David Fisher, the founder of the RDNA, was eating lunch at Goodhue Dorm Cafeteria on Carleton College Campus in Northfield, Minnesota, USA in early April 1963 (perhaps April 1st?) and talking to Norman Nelson and a few of his other friends. There were complaining about a mandatory requirement to attend weekly religious services by the college. They decided to start THEIR OWN religion to see if that was satisfactory, and they decided on the name "Reformed Druids of North America."

So they traipsed up to the hill of three oaks soon thereafter (April 17th, 1963) and had the first ceremony. David Fisher claimed to have been initiated into a Fraternal Druid order in Missouri, but they didn't believe him, because he had also tried to set up three other semi-secret farcical organizations on the campus with a similar story. But the others recognized the power of continuing an older tradition. The sigil was apparently used during that ceremony.

So from whence did it come? Probably from David Fisher's fevered imagination (divine inspiration?, definitely inspired by spirits of whiskey). I've  conducted over 21 hours of research through various books of symbols and magical runes, but I have found no trace of the circle with two vertical lines. The closest thing is a Greek letter of a circle with one vertical line (and David was possibly interested in starting a Greek fraternity style group, which were banned at Carleton). The alchemical symbol for oil is similar to that Greek letter.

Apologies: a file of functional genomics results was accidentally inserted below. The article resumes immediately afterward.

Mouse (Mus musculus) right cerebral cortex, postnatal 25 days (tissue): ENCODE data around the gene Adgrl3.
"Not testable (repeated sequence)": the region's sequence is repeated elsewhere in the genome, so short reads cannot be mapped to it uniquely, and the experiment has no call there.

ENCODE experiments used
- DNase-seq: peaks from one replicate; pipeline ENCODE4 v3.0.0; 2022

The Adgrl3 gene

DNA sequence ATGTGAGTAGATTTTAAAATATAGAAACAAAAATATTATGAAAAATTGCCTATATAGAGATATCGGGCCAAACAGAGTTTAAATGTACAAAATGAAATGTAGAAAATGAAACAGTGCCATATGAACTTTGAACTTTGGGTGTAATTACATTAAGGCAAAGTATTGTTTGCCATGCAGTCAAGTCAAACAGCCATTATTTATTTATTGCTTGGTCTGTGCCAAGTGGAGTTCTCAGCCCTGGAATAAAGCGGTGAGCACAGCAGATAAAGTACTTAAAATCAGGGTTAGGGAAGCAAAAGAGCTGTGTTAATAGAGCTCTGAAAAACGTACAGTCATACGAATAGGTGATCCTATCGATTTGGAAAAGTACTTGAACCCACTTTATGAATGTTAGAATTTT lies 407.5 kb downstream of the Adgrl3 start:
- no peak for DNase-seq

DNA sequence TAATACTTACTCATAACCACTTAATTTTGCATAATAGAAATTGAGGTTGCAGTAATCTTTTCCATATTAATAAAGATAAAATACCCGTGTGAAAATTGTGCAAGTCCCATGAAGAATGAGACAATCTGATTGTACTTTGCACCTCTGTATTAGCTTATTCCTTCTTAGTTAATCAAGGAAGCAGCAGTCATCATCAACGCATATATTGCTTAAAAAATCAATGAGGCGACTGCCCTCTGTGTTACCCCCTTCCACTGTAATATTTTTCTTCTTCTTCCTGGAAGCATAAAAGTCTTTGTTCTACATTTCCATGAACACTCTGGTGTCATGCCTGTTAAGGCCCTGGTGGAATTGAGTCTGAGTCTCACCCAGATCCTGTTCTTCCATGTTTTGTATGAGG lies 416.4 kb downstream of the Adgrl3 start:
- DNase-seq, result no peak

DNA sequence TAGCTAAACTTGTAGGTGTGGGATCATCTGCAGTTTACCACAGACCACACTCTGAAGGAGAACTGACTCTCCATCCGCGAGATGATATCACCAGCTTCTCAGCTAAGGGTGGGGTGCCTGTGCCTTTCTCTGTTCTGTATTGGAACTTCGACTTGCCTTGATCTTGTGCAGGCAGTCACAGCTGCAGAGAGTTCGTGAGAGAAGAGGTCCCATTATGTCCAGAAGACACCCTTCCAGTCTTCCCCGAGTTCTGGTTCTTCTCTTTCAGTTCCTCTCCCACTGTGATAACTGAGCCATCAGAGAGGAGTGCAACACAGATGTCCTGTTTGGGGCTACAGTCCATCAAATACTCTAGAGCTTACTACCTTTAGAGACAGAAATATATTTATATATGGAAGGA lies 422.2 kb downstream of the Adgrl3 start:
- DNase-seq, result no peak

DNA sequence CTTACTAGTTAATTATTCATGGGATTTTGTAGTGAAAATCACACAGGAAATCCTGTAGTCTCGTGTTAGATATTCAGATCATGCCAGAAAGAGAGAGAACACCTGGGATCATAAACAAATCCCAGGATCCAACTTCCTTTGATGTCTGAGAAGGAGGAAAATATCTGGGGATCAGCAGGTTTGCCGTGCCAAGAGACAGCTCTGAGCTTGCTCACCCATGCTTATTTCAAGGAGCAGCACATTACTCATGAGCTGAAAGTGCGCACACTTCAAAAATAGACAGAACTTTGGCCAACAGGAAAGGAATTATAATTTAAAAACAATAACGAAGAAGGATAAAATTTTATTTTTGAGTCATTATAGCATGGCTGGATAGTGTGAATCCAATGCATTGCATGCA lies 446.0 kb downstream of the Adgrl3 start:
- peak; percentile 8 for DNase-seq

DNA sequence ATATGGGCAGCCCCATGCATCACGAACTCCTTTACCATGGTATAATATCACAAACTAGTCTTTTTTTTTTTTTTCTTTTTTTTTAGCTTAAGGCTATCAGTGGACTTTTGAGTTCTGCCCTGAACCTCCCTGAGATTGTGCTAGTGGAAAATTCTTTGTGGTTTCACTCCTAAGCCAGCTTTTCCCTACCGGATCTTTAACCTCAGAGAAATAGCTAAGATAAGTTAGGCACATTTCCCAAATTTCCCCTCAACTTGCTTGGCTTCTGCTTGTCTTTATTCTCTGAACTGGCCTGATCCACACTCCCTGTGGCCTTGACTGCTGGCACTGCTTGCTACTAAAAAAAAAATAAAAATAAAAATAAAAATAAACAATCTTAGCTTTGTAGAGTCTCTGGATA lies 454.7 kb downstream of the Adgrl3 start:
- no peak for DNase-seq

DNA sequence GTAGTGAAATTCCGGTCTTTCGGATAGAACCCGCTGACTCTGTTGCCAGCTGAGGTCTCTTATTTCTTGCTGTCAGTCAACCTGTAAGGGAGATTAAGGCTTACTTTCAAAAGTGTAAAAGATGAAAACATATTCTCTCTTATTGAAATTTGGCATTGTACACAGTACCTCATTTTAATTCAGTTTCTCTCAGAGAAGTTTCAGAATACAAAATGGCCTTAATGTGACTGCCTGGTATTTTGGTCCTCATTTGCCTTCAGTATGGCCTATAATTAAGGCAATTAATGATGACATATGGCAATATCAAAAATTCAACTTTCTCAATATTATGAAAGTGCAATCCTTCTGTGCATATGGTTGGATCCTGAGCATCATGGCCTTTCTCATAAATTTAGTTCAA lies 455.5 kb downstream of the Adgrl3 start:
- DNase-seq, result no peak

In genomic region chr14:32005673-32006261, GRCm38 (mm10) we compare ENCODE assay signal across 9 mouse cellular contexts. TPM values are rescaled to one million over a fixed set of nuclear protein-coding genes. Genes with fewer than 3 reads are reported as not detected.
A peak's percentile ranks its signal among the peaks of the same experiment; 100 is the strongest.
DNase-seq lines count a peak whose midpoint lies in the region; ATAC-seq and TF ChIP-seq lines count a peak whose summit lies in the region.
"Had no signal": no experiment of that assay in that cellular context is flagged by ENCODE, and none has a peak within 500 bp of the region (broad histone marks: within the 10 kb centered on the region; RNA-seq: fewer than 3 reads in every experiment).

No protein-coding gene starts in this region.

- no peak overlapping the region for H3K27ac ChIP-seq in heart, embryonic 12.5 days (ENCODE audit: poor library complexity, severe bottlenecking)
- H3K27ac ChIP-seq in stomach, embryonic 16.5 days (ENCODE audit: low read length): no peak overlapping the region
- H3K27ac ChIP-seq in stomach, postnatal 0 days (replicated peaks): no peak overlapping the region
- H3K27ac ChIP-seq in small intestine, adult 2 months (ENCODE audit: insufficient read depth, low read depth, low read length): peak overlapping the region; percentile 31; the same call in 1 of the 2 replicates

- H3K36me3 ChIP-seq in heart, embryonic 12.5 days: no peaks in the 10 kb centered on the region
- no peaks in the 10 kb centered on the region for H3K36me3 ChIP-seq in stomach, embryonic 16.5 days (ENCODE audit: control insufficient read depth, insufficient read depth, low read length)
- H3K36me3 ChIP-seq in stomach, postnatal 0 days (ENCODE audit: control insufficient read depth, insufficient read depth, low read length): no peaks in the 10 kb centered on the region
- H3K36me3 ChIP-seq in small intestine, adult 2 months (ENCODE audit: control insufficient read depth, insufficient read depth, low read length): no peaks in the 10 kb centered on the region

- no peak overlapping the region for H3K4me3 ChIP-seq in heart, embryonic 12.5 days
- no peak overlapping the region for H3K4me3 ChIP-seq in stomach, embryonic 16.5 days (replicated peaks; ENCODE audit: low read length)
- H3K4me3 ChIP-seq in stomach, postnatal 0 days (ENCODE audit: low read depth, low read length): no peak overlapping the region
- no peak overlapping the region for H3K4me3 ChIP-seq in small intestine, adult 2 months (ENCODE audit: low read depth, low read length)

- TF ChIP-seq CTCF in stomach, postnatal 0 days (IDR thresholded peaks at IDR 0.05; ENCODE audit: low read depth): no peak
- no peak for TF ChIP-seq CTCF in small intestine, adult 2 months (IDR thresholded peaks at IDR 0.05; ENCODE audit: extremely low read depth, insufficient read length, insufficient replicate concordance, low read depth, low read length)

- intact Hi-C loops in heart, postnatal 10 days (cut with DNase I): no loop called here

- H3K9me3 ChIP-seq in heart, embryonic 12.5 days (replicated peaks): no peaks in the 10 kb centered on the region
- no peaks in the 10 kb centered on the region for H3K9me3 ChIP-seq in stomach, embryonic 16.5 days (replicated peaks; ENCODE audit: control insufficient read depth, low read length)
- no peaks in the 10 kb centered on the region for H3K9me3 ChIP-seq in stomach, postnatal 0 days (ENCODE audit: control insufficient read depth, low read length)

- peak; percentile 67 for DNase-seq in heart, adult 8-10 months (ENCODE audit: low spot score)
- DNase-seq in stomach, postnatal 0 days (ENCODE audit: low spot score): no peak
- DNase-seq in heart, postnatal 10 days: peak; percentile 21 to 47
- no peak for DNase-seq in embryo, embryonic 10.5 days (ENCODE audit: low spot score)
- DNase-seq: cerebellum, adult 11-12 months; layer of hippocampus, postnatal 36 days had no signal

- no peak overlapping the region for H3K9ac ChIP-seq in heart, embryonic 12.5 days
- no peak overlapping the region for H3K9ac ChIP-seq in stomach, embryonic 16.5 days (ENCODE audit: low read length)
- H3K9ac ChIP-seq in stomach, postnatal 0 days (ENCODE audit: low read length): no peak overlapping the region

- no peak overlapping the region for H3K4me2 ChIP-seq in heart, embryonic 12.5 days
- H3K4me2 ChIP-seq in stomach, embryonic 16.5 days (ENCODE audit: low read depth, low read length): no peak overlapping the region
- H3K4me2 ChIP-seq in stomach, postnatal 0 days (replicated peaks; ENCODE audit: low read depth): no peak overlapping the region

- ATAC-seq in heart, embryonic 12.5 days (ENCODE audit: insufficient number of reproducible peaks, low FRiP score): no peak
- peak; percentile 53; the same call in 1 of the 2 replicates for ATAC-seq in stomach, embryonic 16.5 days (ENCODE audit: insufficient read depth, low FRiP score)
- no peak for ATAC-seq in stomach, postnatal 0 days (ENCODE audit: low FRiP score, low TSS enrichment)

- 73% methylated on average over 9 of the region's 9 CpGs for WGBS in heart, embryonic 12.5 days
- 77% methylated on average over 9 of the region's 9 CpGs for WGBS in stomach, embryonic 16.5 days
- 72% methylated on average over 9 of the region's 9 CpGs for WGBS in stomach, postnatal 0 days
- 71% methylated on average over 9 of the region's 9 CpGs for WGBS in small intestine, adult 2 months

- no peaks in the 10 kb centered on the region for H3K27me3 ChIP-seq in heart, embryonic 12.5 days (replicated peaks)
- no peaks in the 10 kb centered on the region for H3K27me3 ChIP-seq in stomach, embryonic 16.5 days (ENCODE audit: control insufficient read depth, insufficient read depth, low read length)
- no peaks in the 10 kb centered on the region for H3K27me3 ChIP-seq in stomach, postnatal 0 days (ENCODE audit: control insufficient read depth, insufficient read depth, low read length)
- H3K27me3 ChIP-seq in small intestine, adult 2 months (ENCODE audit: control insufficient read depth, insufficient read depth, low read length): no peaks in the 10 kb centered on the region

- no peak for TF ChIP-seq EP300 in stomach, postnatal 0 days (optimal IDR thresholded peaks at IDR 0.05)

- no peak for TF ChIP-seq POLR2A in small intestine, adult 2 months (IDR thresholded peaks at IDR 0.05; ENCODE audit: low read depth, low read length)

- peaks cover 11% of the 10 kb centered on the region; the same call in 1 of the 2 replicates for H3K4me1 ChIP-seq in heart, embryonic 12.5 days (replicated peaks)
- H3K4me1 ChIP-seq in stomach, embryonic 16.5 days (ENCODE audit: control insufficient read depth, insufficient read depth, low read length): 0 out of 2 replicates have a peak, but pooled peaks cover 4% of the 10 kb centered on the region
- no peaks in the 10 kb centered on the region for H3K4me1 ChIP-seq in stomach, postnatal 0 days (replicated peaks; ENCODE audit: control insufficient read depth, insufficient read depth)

What does it mean?

Good question. There is no definitive answer on this subject. It both means what you think it means, and it means something you don't think it means.

Various designs have popped up, but there were no ornate designs until 1969. It had always been simple three strokes of a pen until that date. Recently, people have tended to draw it as a wreath pierced and supported by two wooden poles.

Since then, various designs, visualizations, and descriptive readings have been attempted of the Sigil. I'm in the process of collecting and listing them